system itself, including the biases its algorithms employ. Tausend [1], [2], Nedellec et
al. [3] have investigated the utility of declaratively representing biases as part of the
background knowledge for ILP systems. They have noted that such representations
allow for an explicit and modular representation of bias, such that biases used by
different systems can be meaningfully compared and the settings of an individual
system can be easily manipulated. McCreath [4], McCreath and Sharma [5], and
DiMauro, et. al. [6] have begun the next phase of this work by developing algorithms
for inducing type and mode biases from data. The implementation of these algorithms
in pre-processors promises to reduce the burden on the human users of ILP systems.
An alternative source for inductive biases is the language of the data, when that
language is part of a larger ontology. Using the knowledge contained in the Cyc
knowledge base (KB) – a very large, non-domain-specific ontology of formalized
knowledge – provides a novel approach to automating the generation of inductive
Distribution Statement A: Approved for public release; distribution is unlimited.
Converting Semantic Meta-knowledge into Inductive Bias 39
2 An Overview of the Cyc Project
The Cyc project is an ambitious, decades-long effort to generate a store of common-
sense knowledge that enables reasoning in a broad array of domains. Human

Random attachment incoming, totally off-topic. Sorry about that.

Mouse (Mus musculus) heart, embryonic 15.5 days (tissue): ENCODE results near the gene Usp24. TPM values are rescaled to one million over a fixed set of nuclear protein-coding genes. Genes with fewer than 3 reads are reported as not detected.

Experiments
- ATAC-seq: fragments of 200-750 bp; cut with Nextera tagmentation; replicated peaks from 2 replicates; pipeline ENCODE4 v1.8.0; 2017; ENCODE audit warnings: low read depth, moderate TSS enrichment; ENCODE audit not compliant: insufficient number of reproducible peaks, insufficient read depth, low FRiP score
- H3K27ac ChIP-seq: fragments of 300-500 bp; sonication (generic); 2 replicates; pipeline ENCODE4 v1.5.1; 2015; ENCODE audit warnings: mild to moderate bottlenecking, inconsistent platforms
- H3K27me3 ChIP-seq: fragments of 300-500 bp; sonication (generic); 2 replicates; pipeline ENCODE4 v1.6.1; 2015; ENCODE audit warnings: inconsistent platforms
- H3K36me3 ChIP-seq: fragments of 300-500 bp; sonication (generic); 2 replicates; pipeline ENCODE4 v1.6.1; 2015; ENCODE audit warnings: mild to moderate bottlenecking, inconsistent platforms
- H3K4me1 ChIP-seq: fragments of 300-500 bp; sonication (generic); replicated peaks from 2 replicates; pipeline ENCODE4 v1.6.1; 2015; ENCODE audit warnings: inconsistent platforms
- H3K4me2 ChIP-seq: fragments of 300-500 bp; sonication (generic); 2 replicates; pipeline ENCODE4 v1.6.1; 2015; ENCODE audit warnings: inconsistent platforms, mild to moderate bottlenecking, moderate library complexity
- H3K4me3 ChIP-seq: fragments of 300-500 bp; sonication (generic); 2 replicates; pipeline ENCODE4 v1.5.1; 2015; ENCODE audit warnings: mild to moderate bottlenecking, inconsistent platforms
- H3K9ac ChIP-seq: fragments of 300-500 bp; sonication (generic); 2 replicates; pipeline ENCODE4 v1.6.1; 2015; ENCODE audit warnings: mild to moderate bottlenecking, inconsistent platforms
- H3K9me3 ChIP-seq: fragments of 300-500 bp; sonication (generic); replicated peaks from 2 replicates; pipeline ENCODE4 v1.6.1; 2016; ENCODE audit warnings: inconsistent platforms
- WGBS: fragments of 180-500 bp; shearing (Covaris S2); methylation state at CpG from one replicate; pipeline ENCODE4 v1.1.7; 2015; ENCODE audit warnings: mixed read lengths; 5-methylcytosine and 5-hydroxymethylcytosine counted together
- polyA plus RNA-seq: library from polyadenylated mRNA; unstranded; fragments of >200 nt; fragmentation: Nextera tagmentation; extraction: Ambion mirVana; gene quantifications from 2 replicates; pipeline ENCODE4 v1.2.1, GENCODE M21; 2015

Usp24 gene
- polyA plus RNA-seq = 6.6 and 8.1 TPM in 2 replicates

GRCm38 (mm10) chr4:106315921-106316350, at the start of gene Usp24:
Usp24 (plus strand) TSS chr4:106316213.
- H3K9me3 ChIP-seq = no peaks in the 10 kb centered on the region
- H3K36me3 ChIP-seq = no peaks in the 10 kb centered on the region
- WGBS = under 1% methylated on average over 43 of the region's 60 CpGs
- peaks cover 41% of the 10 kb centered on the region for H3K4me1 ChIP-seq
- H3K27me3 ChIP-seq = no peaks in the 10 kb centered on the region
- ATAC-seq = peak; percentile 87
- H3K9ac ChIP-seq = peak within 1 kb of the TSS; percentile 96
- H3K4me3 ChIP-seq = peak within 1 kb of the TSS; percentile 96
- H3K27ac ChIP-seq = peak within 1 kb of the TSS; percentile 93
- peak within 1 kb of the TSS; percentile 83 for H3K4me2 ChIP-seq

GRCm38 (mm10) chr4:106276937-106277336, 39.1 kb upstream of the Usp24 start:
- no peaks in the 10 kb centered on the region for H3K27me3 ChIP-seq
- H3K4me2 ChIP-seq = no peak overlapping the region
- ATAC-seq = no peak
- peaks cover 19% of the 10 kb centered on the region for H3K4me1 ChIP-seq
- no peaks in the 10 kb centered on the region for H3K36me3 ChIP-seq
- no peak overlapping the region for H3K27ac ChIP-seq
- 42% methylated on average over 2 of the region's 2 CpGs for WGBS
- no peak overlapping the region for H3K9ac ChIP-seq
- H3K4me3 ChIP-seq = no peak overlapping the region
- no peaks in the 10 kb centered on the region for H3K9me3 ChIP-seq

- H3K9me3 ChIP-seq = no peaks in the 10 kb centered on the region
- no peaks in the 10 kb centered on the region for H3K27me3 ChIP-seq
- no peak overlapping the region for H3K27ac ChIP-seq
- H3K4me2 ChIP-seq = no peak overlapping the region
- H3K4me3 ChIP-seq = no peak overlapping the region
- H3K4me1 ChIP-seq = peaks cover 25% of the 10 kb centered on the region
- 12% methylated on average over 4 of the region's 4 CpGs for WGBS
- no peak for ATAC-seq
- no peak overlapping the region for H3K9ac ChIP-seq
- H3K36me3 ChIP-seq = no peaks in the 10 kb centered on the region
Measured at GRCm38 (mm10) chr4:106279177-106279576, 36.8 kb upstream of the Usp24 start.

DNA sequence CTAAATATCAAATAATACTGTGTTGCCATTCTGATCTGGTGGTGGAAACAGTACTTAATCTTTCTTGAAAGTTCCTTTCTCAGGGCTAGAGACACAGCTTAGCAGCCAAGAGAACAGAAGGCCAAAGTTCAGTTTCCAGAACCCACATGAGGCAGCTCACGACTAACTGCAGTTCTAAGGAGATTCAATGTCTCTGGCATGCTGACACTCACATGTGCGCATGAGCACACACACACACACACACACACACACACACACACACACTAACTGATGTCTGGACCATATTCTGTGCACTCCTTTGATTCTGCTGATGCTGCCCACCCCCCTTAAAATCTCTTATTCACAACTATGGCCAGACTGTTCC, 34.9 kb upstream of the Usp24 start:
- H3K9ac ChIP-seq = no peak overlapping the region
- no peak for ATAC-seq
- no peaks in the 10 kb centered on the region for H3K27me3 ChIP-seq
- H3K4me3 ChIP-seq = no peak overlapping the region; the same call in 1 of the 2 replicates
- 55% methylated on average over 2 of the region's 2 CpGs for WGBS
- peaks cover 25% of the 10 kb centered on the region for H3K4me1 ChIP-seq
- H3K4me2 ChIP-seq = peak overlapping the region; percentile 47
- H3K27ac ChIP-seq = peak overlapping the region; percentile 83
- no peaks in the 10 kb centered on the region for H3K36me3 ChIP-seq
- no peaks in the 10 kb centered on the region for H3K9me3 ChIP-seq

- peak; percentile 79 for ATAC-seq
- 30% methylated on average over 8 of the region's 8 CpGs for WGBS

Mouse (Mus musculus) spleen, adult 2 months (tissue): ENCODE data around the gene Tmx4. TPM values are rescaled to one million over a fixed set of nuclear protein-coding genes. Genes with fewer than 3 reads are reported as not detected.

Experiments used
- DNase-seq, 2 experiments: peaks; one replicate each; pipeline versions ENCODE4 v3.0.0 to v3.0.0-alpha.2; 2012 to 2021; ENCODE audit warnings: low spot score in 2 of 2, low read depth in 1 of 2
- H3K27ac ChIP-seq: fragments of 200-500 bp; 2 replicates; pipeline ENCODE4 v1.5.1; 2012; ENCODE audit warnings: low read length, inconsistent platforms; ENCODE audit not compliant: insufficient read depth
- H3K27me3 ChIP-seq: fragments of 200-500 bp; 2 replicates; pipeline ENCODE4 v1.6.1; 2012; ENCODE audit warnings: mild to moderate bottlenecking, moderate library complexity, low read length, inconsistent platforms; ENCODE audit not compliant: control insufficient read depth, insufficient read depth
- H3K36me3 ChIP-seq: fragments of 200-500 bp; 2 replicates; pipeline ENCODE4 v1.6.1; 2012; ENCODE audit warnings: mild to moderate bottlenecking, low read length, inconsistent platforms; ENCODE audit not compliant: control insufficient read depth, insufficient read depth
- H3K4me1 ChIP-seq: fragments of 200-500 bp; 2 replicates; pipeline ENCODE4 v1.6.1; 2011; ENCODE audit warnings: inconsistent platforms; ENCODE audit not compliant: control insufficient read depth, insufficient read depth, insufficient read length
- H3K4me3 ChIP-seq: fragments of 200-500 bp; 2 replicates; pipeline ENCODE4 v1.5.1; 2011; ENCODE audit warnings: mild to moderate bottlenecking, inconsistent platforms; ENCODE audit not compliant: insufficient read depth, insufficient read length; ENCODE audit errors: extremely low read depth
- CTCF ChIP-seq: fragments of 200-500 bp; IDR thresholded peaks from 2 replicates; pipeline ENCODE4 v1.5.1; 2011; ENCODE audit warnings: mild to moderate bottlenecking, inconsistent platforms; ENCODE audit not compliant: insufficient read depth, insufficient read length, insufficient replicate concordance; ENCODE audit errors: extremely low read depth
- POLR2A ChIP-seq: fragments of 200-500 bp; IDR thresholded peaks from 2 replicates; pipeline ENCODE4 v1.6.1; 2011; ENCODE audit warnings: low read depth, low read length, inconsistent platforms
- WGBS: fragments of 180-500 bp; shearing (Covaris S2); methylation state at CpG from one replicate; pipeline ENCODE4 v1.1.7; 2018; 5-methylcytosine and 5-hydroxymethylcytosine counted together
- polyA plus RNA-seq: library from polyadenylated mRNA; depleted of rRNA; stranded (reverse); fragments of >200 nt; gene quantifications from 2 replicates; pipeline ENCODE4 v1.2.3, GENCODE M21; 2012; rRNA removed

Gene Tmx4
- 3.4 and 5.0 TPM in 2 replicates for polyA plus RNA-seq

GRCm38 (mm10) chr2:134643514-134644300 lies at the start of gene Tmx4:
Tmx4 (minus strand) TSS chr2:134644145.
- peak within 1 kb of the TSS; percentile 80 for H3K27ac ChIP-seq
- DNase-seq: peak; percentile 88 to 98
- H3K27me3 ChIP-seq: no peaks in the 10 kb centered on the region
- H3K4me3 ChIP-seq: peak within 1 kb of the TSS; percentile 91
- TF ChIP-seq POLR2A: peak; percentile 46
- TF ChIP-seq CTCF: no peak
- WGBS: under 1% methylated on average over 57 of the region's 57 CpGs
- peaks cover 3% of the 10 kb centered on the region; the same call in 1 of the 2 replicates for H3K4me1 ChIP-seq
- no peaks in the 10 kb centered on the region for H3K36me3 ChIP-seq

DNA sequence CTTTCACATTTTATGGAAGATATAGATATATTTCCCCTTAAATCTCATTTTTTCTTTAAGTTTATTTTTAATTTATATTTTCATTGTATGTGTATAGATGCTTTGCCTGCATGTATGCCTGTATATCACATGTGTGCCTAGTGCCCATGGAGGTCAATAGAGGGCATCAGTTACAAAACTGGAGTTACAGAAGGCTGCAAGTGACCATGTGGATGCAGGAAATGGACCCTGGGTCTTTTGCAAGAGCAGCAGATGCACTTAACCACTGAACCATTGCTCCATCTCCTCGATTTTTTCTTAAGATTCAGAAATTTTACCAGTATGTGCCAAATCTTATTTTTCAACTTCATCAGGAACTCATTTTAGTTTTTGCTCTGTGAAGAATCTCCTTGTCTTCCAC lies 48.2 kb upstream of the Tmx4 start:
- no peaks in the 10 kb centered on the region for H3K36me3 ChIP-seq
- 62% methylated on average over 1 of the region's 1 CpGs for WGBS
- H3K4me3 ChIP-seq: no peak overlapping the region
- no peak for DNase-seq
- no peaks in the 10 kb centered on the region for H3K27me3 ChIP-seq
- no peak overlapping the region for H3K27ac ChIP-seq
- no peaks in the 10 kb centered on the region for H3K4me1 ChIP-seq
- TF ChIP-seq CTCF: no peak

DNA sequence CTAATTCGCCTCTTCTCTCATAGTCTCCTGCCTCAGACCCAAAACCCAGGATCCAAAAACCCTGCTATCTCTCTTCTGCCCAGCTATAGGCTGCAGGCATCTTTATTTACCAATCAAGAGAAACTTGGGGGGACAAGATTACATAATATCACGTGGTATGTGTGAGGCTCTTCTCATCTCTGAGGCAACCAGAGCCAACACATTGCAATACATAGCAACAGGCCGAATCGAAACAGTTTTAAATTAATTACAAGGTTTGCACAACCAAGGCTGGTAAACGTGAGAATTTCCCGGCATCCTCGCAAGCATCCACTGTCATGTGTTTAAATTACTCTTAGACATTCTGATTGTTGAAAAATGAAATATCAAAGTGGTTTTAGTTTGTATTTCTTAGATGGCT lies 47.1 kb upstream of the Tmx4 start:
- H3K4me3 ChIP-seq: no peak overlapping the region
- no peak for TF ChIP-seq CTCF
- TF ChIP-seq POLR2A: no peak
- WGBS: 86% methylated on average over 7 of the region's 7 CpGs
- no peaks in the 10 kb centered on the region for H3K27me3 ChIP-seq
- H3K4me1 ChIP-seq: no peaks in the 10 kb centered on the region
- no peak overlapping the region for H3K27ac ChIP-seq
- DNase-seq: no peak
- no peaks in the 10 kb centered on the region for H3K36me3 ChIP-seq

knowledge engineers have so far constructed most of the knowledge base (KB).
However, one of the underlying premises of the Cyc project is that certain kinds of
machine learning require the existence of a pre-existing body of knowledge into
which new knowledge can be integrated (Lenat and Guha [7]). So, the long-term goal
of the project is to invest human effort in the creation of a necessary foundation for
effective, future machine learning. The goal of the research described in this paper is
to begin the work of converting the existing knowledge into a basis for more effective
automated learning. Since the representational language of Cyc is an extension of
first-order predicate logic, inductive logic programming is the natural fit for the type
of machine learning that would eventually drive the growth of the knowledge base.
The Cyc KB is represented using the language CycL, a LISP-like language that
includes features like quantification over predicates and complete sentences, modal
operators, and an extensive meta-language. All expressions are wrapped within